Abbs has always done her own thing, and has never taken the easy route. When she moved from London to Liverpool I thought it was pretty brave, as in those days Liverpool was bandit country, and she just launched herself at it.
Having made a success of Liverpool over the last 20 years, she has now launched herself across Europe to a remote village in Transylvania. She has found a very beautiful corner of the world and is obviously loving every minute of it. I can see exactly why it reminds her so much of our childhood home in West Sussex – her family and mine lived across the river from each other, and we played in the woods and orchards between. Abbs’s home today has the same peace and warmth and friendliness of Sussex 50 years ago.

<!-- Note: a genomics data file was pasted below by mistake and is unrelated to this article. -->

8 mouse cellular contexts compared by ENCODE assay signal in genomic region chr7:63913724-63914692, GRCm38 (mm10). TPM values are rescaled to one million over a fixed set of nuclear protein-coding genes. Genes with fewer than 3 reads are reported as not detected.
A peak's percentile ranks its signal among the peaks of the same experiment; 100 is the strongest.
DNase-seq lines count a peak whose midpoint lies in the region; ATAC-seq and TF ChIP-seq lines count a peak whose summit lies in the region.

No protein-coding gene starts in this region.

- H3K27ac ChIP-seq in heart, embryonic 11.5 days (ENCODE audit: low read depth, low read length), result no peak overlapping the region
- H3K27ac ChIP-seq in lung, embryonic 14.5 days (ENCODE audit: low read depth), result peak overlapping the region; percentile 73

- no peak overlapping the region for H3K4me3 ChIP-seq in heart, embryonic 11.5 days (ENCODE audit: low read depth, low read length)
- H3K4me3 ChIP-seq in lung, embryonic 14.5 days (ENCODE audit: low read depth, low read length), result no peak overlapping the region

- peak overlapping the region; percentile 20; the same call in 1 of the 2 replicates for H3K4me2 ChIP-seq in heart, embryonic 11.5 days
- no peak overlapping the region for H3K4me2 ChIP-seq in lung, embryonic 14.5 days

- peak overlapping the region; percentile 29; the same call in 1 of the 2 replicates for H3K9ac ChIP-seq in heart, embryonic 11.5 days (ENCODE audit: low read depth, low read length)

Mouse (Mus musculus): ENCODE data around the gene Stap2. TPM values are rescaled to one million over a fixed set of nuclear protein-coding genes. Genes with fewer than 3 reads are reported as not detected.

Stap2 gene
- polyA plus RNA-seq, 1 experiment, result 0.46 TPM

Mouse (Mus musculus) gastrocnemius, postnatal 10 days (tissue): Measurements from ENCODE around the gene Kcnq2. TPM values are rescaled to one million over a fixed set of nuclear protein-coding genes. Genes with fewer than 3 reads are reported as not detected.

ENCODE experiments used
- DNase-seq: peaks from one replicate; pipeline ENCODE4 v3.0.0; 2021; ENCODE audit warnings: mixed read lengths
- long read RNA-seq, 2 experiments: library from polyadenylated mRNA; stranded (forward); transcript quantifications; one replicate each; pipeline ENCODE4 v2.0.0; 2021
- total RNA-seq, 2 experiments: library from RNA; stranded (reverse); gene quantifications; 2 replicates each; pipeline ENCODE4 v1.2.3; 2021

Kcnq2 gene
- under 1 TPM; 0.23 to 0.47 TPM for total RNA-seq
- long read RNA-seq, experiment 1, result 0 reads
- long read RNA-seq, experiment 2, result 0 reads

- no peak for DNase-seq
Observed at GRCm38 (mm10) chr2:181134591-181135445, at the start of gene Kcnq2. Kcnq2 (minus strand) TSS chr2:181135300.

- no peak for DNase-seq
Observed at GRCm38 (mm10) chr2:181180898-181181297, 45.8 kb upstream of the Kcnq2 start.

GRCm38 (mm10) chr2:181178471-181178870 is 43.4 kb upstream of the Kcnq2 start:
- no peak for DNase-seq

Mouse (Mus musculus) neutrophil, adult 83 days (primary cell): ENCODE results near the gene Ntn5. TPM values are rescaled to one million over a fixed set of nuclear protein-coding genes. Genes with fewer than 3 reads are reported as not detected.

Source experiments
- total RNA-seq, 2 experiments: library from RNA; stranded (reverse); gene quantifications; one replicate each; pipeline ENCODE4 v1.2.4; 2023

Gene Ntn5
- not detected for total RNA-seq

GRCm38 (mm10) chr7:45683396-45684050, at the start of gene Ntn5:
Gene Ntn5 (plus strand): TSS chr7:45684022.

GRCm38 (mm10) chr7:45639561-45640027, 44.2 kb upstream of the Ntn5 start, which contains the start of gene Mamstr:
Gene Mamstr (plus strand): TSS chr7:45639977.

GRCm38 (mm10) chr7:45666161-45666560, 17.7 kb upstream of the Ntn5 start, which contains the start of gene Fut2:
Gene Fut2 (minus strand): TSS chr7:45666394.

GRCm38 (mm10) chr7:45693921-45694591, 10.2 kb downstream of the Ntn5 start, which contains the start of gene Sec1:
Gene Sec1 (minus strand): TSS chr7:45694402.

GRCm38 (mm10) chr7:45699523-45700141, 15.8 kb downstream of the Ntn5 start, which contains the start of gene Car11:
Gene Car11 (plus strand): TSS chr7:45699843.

Even so, Abbs’s ability to live and work on her own is something I admire, since I very much dislike the solitary life. How she does it without being incredibly lonely, I can’t imagine.
It’s true that some of the expeditions I’ve been on have meant long weeks of solitude, but I’ve never felt alone because I’ve always felt linked to my loved ones.
When my first wife Ginny – Abbs’s sister – died in 2004, that link was broken for the first time in forty years, and it was devastating. I would have given anything to bring my Ginny back. My second wife and our children have forged new links, making me a very fortunate man. But I will never forget that dark dark void.
To live with that feeling of loneliness for years must be crippling. I imagine that people would pay almost any price to ‘escape’.
Curing loneliness could do much to heal our fractured modern society; so Abbs’s ability to explain how she has conquered loneliness and teach people to do the same is a wonderful thing to share.